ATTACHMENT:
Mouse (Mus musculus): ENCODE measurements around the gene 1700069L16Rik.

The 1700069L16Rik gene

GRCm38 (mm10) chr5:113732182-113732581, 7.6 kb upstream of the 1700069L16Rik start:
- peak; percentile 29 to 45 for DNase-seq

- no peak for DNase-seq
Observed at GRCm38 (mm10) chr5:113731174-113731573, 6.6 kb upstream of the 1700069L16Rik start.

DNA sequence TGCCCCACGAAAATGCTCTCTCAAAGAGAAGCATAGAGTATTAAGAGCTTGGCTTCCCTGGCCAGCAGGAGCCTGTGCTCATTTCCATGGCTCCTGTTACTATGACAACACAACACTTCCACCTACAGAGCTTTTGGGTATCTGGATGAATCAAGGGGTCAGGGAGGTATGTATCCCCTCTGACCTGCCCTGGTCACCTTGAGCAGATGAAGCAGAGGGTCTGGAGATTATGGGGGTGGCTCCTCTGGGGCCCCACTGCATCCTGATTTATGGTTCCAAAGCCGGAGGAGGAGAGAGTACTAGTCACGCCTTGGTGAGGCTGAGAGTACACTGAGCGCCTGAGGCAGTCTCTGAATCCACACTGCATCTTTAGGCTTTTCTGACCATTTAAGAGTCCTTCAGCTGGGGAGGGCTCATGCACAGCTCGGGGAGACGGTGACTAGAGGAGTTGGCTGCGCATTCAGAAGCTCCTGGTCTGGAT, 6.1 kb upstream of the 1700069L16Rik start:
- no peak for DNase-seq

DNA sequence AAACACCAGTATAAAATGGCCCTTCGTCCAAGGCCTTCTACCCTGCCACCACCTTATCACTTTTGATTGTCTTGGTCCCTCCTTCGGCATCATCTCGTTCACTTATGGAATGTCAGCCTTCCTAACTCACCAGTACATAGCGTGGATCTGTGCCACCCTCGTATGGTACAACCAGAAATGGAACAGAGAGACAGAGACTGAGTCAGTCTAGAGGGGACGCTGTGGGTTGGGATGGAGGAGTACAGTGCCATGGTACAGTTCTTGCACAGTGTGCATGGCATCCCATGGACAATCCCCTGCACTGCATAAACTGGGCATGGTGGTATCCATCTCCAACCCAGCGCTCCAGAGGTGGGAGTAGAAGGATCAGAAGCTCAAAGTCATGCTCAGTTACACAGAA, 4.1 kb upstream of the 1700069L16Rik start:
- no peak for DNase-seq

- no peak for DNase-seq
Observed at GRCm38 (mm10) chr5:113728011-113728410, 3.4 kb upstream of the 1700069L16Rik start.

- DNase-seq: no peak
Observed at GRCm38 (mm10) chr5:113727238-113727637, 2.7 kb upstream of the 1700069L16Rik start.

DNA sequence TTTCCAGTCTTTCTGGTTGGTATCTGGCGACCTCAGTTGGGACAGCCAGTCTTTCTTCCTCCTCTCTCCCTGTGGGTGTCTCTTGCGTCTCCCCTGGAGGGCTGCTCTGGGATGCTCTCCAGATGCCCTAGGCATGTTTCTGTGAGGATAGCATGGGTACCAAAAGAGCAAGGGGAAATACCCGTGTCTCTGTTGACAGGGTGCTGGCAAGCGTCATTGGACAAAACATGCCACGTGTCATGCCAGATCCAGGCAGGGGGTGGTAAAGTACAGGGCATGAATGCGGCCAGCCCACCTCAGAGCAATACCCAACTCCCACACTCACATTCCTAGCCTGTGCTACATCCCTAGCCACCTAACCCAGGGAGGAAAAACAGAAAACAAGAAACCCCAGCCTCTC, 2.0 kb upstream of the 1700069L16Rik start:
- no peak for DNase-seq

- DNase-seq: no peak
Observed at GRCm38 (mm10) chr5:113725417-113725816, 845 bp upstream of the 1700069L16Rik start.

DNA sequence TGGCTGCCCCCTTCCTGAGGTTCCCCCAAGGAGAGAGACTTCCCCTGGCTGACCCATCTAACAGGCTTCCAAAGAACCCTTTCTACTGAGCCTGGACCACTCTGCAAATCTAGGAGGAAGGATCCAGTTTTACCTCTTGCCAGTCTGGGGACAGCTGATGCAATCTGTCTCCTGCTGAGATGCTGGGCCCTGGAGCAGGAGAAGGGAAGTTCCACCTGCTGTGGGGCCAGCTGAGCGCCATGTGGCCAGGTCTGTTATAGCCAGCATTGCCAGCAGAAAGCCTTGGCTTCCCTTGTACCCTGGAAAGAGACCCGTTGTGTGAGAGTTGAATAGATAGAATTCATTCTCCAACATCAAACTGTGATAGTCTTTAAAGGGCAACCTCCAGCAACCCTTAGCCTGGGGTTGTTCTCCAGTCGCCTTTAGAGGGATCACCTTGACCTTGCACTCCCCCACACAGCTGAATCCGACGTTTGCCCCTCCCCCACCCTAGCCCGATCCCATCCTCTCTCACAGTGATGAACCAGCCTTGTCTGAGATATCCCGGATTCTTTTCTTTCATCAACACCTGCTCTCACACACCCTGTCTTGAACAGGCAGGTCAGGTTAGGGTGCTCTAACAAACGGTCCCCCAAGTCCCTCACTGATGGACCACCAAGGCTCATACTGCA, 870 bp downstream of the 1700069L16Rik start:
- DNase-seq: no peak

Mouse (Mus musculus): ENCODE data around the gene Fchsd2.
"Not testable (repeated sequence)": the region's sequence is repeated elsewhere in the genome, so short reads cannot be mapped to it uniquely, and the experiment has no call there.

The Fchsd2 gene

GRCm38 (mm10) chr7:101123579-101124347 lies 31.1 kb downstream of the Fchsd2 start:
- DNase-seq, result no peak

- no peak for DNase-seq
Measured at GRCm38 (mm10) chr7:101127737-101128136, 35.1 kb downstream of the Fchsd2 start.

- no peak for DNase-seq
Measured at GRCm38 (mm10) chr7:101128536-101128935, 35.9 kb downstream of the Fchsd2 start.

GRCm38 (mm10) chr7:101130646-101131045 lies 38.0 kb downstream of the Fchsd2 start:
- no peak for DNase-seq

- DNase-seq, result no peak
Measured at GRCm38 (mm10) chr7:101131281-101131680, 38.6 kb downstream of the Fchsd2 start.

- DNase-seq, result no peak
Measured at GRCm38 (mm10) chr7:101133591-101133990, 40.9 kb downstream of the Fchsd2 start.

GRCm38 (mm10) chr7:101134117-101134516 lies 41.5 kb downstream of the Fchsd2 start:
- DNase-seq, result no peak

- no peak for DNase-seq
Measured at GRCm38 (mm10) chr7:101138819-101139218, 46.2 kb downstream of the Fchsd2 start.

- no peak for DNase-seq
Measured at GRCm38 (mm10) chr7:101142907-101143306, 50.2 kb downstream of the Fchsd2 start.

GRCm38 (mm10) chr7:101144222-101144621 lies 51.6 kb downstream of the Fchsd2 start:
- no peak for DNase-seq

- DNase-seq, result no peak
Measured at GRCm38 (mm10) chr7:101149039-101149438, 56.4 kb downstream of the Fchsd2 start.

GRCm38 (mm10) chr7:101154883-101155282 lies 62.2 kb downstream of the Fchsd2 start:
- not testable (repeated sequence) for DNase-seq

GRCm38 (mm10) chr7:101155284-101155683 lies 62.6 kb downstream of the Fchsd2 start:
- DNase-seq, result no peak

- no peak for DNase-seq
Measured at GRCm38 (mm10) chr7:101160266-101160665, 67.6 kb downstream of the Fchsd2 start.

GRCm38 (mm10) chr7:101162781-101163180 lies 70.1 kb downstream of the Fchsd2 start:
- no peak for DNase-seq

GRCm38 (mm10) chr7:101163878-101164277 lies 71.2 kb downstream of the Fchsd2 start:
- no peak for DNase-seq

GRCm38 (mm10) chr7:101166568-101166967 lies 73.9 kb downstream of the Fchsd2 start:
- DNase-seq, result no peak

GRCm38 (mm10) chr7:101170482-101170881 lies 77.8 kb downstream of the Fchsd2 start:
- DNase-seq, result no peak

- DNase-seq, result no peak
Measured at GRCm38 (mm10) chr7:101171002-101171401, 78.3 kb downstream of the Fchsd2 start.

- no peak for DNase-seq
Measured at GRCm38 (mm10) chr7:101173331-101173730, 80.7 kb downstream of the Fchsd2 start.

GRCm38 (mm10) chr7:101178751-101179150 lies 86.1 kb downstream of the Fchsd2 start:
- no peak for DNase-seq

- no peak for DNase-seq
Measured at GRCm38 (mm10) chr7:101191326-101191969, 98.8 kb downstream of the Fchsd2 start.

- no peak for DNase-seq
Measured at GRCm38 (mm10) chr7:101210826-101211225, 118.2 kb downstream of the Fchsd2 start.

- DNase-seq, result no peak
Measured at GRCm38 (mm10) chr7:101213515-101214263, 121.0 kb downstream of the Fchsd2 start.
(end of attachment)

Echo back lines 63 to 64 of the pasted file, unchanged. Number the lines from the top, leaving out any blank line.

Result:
Measured at GRCm38 (mm10) chr7:101173331-101173730, 80.7 kb downstream of the Fchsd2 start.

GRCm38 (mm10) chr7:101178751-101179150 lies 86.1 kb downstream of the Fchsd2 start: